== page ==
8/7/2018 2:00:00 PM/Categories: Popular Posts, General News, Today's Top 5, People in Ag, Livestock, Ag Issues, State Government
Helena, Mont. – The Montana Department of Livestock has received the first reported cases of equine West Nile Virus in Montana for 2018 in Musselshell and Lake Counties. This follows detection of the virus in mosquito surveillance pools from Cascade, Hill, and Lewis and Clark Counties. Montana typically sees cases of West Nile Virus through late summer and into fall.
West Nile Virus affects humans, equines, and birds. It is spread through the bites of infected mosquitos; horses cannot transmit the virus directly to people. Detections of the disease in horses and mosquitos in Montana serve as an important reminder for people to take steps to prevent West Nile Virus infection.
“There is no direct treatment for the virus in horses, but vaccination is highly effective in preventing disease. Horses that are vaccinated rarely die or are euthanized because of the disease,” said Dr. Tahnee Szymanski, Assistant State Veterinarian. “Vaccination is typically administered in the spring, but may offer some protection even this late in the season. Work with your veterinarian to determine if your horse could still benefit from vaccination.”
Horse owners should be aware of the typical signs of West Nile Virus which include:
In the meantime, topical insecticides and eliminating standing water may help decrease your horse’s exposure to mosquitos. The mosquitos that carry West Nile Virus are most active at dawn and dusk, so consider keeping your horses off of irrigated pastures and away from water sources during those times of day.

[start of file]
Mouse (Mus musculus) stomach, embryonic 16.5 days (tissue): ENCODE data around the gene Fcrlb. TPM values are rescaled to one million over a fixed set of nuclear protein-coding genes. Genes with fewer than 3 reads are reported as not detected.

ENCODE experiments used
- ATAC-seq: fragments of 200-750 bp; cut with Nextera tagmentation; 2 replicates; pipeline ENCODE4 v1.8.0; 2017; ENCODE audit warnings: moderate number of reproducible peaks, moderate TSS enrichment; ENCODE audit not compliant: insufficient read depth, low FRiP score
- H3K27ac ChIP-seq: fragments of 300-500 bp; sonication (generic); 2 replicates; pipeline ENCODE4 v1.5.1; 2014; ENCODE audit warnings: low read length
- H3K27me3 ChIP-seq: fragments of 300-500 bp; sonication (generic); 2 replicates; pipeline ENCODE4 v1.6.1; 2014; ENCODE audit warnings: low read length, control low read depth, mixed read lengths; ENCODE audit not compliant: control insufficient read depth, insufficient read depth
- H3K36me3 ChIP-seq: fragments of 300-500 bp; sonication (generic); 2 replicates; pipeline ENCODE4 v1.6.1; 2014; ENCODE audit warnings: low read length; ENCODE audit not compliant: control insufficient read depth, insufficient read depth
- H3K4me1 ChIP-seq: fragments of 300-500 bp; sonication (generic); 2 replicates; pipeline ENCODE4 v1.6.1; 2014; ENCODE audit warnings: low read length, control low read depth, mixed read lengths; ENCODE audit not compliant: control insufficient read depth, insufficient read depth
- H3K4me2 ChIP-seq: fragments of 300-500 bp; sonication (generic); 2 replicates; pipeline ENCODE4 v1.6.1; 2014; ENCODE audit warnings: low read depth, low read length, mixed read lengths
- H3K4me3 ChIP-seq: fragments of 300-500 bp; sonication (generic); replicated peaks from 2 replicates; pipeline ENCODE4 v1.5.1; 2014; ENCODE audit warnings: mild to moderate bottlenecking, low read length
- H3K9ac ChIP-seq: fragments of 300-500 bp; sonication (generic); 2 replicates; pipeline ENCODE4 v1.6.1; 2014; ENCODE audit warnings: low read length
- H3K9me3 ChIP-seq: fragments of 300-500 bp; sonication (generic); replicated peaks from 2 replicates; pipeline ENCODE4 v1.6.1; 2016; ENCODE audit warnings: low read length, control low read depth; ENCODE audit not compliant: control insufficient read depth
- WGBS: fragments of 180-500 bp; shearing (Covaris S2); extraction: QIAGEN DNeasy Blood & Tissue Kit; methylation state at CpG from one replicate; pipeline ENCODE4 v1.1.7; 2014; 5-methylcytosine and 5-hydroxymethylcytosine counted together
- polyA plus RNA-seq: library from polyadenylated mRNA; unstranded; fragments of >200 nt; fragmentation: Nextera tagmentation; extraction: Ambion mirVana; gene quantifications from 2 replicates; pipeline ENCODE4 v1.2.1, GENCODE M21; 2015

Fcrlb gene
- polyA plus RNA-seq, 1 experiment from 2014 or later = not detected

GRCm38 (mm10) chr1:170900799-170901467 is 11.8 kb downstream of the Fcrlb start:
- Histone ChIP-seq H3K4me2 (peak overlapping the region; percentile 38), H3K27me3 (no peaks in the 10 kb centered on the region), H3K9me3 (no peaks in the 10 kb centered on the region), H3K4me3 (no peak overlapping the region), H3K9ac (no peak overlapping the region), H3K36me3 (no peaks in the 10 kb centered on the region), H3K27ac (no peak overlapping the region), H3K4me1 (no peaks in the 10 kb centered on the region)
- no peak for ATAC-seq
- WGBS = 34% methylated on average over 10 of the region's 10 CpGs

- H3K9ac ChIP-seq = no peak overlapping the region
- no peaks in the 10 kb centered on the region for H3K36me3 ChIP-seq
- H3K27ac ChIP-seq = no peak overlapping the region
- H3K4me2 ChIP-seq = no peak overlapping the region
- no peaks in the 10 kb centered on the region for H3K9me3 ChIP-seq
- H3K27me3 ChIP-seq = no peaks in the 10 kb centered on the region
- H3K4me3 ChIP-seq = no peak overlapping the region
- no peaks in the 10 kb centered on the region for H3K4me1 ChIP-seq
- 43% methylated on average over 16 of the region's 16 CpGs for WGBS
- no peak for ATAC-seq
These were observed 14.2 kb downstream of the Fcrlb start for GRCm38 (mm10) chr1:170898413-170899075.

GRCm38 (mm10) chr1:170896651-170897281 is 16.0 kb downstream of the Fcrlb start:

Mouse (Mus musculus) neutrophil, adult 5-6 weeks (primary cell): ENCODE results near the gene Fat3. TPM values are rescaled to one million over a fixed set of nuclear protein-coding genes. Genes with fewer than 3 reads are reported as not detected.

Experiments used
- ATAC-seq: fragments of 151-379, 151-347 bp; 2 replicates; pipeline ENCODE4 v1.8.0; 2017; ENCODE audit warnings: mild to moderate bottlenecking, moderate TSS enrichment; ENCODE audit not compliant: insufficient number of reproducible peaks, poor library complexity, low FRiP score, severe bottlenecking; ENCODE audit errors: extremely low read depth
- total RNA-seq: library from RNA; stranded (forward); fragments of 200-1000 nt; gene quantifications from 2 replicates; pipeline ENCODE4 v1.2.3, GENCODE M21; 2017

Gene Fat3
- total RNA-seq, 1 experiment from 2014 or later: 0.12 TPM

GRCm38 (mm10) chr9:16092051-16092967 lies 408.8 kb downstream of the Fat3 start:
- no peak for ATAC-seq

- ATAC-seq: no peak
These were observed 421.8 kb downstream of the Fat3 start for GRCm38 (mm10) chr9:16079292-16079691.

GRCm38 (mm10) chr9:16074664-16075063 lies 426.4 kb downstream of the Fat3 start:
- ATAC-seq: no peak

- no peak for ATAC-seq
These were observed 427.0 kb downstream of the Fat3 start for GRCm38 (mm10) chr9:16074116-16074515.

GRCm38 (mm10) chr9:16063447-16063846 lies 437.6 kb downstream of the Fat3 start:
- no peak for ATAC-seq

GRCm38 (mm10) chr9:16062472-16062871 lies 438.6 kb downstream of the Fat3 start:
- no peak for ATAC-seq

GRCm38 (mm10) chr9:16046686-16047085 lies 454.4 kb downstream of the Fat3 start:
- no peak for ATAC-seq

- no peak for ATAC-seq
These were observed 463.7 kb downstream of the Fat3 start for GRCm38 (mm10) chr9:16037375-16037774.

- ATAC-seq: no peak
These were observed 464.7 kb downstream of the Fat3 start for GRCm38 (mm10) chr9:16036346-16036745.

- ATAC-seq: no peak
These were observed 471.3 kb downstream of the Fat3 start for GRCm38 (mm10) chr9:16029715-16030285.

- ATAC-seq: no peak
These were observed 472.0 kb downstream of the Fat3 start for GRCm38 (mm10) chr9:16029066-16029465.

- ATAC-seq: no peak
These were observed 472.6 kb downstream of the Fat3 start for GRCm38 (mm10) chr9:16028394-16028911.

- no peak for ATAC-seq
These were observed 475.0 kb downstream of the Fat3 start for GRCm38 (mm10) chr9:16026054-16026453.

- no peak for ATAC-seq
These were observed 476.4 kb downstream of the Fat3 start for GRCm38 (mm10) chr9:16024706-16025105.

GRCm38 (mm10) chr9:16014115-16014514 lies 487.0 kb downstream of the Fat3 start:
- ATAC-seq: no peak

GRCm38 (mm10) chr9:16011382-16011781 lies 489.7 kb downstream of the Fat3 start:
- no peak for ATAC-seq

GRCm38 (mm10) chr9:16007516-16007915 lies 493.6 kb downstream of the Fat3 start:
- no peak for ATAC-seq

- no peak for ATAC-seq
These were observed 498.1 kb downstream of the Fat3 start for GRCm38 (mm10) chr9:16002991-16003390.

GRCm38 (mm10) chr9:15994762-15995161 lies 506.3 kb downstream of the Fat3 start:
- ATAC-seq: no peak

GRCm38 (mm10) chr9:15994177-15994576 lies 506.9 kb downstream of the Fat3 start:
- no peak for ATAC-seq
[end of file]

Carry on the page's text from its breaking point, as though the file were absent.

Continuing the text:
The mission of the DOL is to control and eradicate animal diseases, prevent the transmission of animal diseases to humans, and to protect the livestock industry from theft and predatory animals. For more information on the department, visit www.liv.mt.gov.
BOZEMAN -- Montanans have grown lentils for two decades, at times producing more lentils than any other state. But growers and scientists still have many questions about managing the crop that is said to be uniquely suited for the northern Great Plains and Pacific Northwest.
WASHINGTON (October 15, 2018) – Today organizations representing livestock, bee, and fish haulers across the country submitted a petition to the Department of Transportation (DOT) requesting additional flexibility on Hours of Service (HOS) requirements. The petition asks for a five-year exemption from certain HOS requirements for livestock haulers and encourages DOT to work with the livestock industry to implement additional fatigue-management practices.
The Ruby Valley Strategic Alliance (RVSA) was formed by ranchers and conservationists who recognize family ranches play an essential role in public land stewardship and conservation of open space. The alliance recently held a public tour near Twin Bridges to share how agriculture and conservation go hand in hand.